Sissy gave him a measuring look before she accepted the offer. “Steady as a rock and possibly as dumb as one, too? Any idiot knows to wear a coat in weather like this.”
“I left it in the truck. It’s too bulky to work in.”
The grip of his hand over hers sent a shock of heat up her arm. Once on her feet, she weaved slightly. “Blood rush,” she told him. “Just give me a sec.” Finn whined and sniffed Sissy’s leg. “I’m okay, Finnegan. Don’t be worried.”
Ben grasped her shoulder. “Urgent care on Red Barn Road is open twenty-four seven. It couldn’t hurt to get checked out.”
Sissy straightened. “See? I’m right as rain. You hit your head today, and you didn’t see a doctor. Mine’s just as hard as yours is.”
Sissy truly did feel okay. The dizziness was all but gone. Finn nudged her leg again. She patted his head. Careful to keep her footing, she turned and studied her coop. Ben’s prediction that her birds might die during the night made her heart squeeze. “I read online that chickens don’t need heat lamps. Besides, I don’t have electricity out here.”
“I brought an outdoor extension cord that’ll reach the outlet on your back porch.”
“Oh.” She glanced up at him. Concern won over pride. She loved her feathered babies. “Do you really think my chickens might freeze to death?”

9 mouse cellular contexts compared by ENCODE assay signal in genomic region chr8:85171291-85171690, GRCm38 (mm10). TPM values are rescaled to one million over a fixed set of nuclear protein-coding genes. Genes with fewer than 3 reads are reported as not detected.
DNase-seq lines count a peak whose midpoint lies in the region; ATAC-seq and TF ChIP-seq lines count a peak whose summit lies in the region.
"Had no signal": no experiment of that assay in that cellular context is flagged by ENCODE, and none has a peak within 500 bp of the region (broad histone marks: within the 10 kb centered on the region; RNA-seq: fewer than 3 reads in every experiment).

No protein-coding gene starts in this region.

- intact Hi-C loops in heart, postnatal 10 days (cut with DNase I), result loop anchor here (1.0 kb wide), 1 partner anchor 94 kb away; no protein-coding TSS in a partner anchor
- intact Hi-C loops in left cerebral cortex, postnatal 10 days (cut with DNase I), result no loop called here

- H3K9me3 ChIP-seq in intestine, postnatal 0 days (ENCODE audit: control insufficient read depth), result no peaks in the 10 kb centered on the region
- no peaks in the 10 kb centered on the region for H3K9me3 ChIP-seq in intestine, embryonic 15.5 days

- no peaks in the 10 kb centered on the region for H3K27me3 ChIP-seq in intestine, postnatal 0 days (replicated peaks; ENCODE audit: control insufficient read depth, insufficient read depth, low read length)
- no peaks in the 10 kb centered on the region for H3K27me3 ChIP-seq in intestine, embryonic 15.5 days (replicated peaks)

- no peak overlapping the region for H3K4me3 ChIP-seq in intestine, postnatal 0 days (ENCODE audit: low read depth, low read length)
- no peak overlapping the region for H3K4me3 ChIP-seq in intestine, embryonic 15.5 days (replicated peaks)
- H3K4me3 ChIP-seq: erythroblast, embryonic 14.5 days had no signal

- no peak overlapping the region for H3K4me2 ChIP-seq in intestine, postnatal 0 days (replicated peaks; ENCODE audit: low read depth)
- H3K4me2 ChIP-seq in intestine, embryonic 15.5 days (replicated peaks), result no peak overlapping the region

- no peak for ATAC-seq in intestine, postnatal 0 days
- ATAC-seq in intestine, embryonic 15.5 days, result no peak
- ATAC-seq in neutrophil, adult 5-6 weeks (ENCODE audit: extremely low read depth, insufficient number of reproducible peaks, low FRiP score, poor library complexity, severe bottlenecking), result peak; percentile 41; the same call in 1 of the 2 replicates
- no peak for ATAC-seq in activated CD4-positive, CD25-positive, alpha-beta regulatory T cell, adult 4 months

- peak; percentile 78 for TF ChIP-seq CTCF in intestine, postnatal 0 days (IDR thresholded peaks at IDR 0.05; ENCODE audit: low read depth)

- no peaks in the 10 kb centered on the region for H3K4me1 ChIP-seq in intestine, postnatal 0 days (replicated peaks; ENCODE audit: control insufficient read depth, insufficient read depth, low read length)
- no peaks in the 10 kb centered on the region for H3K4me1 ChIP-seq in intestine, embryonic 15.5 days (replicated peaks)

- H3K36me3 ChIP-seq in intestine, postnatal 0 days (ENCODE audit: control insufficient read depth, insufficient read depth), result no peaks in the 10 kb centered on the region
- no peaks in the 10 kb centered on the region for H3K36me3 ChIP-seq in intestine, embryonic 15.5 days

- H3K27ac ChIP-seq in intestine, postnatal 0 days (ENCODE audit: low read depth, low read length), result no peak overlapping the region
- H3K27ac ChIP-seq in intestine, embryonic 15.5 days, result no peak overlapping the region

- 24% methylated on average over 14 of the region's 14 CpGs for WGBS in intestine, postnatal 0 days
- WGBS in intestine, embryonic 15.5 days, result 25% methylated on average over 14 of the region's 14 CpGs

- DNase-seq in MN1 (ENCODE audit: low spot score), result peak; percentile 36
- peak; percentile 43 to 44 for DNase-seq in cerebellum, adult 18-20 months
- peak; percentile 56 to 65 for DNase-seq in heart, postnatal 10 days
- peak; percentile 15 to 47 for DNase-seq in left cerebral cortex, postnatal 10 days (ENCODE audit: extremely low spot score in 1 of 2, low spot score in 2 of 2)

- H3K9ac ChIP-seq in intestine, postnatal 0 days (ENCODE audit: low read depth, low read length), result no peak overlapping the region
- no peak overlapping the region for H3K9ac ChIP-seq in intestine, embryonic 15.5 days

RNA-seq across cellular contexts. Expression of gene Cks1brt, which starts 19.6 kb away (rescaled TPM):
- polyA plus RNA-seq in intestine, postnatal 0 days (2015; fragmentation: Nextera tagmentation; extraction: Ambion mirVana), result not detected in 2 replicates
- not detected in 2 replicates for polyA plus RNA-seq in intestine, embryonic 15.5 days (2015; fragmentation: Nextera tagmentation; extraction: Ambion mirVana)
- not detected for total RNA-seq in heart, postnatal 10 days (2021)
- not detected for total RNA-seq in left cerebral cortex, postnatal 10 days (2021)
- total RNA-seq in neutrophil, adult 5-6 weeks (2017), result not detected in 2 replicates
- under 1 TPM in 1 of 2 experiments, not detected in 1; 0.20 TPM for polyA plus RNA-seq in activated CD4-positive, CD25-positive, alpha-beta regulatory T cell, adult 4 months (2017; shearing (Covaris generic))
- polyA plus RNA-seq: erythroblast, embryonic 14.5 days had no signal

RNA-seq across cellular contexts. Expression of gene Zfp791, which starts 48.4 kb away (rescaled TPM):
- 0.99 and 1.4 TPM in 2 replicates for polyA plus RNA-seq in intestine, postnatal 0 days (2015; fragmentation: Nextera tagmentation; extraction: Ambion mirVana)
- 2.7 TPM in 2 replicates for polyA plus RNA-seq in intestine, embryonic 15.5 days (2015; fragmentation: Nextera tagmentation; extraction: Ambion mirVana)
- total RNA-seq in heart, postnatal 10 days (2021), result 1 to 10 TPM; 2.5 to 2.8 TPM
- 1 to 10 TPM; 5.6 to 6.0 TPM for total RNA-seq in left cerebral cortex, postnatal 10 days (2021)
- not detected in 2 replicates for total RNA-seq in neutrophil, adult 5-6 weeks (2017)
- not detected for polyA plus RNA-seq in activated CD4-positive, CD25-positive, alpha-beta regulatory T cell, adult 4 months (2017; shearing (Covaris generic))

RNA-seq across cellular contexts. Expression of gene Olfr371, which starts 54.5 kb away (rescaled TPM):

“Nah.” He rested his hands on his narrow hips and hunched his shoulders against the cold. “I just used that as an excuse to come over and possibly get lucky with a woman who hates my guts.”
She tried not to laugh and lost the battle. “I don’t hate you. You’re just not my type.”
“Fair enough. And just for the record, I didn’t come here hoping to score. That’s the most pathetic excuse for a coop I’ve ever seen, and I honestly believe your chickens will die if it drops to twelve degrees. They’re young and they don’t have extra layers of protection yet. Even if they did, that’s pretty damned cold.” He angled his head to peer down at her through the moon-washed shadows. “I don’t doubt you read an article disparaging heat lamps, but did it occur to you that the person giving that advice may live where people seldom see snow? Chickens do freeze to death, and this is Mystic Creek, where it sometimes gets too cold to snow.”
“Those hens are packed in there like sardines. Can’t they share body heat?”
“Chickens are cold-blooded. They have a lot less body heat to share than mammals.”